Drake’s Place Gardens and Reservoir is a small but significant historic public open space located on North Hill, in the northeast corner of the Plymouth University campus in central Plymouth. Drake’s Place is a relatively unaltered example of a small Victorian park, which made a feature out of the highly engineered reservoir by adding fountains, ornamental railings and a loggia (or colonnade) supporting a promenade.
Drake’s Place is an important monument to the water supply of Plymouth, fed since the C16 by leats from Dartmoor. Drake’s Place is on the site of Drake’s Mills, which were fed by Drake’s Leat, a conduit or watercourse, built to supply to Plymouth with water. Built in the sixteenth century, Drake’s Leat was a 17.5 miles long, constructed to tap the River Meavy on Dartmoor.
The reservoir is an 1891 reconstruction of two reservoirs constructed in the 1820s. All three are significant examples of nineteenth century civil engineering and also part of the town’s historic water supply system. The gardens retain what survives of an Edwardian landscape design and planting by the nationally renowned nursery, Treseder and Co. of Truro.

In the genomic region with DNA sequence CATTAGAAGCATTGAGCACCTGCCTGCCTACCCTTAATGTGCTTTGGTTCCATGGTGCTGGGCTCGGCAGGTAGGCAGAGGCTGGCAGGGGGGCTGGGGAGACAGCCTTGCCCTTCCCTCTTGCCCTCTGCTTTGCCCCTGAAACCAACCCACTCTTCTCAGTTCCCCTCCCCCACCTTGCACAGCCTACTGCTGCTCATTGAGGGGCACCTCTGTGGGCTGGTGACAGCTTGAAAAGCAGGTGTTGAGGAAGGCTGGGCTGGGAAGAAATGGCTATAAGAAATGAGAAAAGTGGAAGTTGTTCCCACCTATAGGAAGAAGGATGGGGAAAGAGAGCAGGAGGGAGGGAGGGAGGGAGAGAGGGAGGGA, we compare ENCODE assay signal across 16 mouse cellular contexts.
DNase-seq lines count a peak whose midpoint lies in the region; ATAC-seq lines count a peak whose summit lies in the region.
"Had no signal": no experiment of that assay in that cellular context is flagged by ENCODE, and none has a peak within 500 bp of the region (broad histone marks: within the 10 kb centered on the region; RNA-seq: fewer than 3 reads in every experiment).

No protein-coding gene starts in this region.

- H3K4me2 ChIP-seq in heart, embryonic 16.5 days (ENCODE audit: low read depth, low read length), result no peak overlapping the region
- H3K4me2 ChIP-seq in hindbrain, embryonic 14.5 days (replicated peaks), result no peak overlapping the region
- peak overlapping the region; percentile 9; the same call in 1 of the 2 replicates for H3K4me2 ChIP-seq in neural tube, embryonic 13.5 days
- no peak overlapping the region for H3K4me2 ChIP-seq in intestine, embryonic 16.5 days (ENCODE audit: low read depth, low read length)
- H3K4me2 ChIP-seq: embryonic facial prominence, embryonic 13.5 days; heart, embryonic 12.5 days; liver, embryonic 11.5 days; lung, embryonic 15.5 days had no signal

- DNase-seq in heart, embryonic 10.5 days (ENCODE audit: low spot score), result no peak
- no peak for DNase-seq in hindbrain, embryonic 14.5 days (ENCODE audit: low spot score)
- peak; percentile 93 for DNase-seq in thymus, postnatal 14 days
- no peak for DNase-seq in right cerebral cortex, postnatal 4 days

The Loggia, tower, and ornamental fountain with associated boundary walls and railings,were built to commemorate the importance of the creation of the city leats and as part of a small public park centred around the reservoir. Part of granite inscription dated 1598, 1754 construction on site of the 1617 conduit (Drake's Leat)
Drake’s Place is owned by Plymouth City Council and leased to Plymouth University. Since the University took over the management of Drake’s Place in 2007, the maintenance and security of the site has improved and the popularity of the gardens has increased.
The Buildings of England: Cherry and Pevsner P: Devon:: 1989-: 669